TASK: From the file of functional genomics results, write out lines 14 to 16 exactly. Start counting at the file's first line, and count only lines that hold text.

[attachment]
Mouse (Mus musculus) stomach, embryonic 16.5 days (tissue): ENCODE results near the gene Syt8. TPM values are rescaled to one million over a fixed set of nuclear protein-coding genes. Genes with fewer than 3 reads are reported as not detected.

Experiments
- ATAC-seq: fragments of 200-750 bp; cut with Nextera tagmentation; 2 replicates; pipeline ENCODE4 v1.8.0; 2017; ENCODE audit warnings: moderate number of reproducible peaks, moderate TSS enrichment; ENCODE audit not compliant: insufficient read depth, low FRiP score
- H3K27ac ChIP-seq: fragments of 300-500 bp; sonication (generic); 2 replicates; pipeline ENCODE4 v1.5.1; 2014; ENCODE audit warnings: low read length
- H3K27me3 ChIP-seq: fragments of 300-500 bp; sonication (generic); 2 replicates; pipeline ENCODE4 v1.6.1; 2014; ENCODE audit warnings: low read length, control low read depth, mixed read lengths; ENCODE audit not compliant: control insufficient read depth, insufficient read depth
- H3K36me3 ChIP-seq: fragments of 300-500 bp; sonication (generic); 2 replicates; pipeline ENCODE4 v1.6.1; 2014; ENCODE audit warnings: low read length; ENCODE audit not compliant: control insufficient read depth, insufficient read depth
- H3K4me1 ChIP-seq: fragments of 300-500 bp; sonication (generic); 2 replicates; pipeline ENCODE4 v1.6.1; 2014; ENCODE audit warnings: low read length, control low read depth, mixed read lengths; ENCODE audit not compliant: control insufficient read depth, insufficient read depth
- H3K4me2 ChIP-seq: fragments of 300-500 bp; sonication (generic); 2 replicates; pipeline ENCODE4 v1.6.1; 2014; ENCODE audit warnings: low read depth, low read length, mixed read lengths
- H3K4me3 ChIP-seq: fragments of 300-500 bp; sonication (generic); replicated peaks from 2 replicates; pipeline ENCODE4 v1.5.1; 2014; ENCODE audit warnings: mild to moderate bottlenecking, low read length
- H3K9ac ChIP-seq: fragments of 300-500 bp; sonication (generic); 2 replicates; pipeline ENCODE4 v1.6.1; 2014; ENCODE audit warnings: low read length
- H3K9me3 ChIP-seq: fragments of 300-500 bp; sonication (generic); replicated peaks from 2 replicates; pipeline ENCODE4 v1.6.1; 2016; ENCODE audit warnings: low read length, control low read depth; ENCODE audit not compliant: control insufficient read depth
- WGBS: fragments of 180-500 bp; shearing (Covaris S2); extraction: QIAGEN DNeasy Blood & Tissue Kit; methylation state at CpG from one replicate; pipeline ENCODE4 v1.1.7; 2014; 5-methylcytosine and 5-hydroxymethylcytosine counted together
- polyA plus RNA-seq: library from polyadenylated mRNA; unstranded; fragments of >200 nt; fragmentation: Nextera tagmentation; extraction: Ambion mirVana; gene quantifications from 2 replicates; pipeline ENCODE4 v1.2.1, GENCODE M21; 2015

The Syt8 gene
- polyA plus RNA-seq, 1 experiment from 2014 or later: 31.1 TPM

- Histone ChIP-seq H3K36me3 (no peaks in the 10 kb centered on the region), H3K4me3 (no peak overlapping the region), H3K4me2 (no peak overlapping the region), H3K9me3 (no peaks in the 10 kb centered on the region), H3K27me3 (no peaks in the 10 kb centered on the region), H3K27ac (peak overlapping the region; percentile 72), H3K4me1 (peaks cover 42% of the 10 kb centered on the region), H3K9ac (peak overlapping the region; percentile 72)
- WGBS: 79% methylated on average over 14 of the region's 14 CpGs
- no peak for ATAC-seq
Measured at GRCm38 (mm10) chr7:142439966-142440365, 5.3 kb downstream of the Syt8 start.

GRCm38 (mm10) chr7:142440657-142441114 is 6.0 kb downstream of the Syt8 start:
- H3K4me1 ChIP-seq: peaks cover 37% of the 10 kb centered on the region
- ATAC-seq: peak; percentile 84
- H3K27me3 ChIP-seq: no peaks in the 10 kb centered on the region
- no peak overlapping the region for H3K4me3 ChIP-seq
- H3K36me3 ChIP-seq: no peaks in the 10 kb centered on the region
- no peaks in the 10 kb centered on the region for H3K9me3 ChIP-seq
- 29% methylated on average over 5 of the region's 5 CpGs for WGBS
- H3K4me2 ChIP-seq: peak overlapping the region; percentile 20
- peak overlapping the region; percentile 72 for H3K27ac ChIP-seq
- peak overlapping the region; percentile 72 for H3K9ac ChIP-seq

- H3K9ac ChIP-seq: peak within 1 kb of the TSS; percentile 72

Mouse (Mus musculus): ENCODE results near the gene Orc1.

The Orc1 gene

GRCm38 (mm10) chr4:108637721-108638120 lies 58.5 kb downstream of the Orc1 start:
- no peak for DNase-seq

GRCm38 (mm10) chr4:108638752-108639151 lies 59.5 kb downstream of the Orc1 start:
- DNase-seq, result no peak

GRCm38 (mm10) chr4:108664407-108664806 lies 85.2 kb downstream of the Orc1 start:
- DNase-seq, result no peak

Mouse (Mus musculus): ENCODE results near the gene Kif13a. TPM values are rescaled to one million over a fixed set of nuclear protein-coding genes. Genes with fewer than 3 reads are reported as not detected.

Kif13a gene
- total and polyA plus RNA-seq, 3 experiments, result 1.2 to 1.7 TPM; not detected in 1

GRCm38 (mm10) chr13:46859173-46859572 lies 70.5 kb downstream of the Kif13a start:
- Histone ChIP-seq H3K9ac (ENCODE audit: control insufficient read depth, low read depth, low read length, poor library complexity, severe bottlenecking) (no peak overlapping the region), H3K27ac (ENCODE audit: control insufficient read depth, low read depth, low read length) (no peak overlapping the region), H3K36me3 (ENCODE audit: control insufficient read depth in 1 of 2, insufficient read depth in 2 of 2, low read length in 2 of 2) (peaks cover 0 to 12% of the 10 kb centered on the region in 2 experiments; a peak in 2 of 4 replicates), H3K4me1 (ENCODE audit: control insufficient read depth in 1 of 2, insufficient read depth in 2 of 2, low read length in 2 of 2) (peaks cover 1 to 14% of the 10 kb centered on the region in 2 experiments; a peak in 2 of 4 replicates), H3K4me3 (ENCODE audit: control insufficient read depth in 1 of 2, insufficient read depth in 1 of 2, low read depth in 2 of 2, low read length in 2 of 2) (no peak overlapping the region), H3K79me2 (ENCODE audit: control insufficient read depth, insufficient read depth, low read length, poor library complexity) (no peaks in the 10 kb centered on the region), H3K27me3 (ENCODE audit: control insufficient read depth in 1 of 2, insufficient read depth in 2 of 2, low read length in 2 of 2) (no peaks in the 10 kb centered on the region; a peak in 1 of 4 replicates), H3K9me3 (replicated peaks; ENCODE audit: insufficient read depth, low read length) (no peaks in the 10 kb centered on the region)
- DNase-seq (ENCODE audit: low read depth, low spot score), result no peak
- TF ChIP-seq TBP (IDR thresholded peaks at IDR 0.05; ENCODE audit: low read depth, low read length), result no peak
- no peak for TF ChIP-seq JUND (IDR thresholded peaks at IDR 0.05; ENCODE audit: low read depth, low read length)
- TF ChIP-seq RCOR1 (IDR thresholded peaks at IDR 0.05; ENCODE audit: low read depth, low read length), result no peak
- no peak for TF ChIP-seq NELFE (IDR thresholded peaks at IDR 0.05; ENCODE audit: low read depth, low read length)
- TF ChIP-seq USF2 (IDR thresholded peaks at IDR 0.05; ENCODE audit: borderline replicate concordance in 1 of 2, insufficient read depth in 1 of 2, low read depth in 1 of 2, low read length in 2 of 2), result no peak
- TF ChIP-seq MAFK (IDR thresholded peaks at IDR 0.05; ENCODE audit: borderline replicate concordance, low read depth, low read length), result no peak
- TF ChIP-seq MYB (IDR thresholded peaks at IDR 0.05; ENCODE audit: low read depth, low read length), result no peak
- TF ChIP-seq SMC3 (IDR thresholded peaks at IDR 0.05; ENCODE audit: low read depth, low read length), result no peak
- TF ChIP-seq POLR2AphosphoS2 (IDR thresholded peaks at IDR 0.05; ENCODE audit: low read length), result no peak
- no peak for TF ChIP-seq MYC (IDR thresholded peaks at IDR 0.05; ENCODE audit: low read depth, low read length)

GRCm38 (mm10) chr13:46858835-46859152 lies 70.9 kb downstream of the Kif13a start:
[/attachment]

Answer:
The Syt8 gene
- polyA plus RNA-seq, 1 experiment from 2014 or later: 31.1 TPM

- Histone ChIP-seq H3K36me3 (no peaks in the 10 kb centered on the region), H3K4me3 (no peak overlapping the region), H3K4me2 (no peak overlapping the region), H3K9me3 (no peaks in the 10 kb centered on the region), H3K27me3 (no peaks in the 10 kb centered on the region), H3K27ac (peak overlapping the region; percentile 72), H3K4me1 (peaks cover 42% of the 10 kb centered on the region), H3K9ac (peak overlapping the region; percentile 72)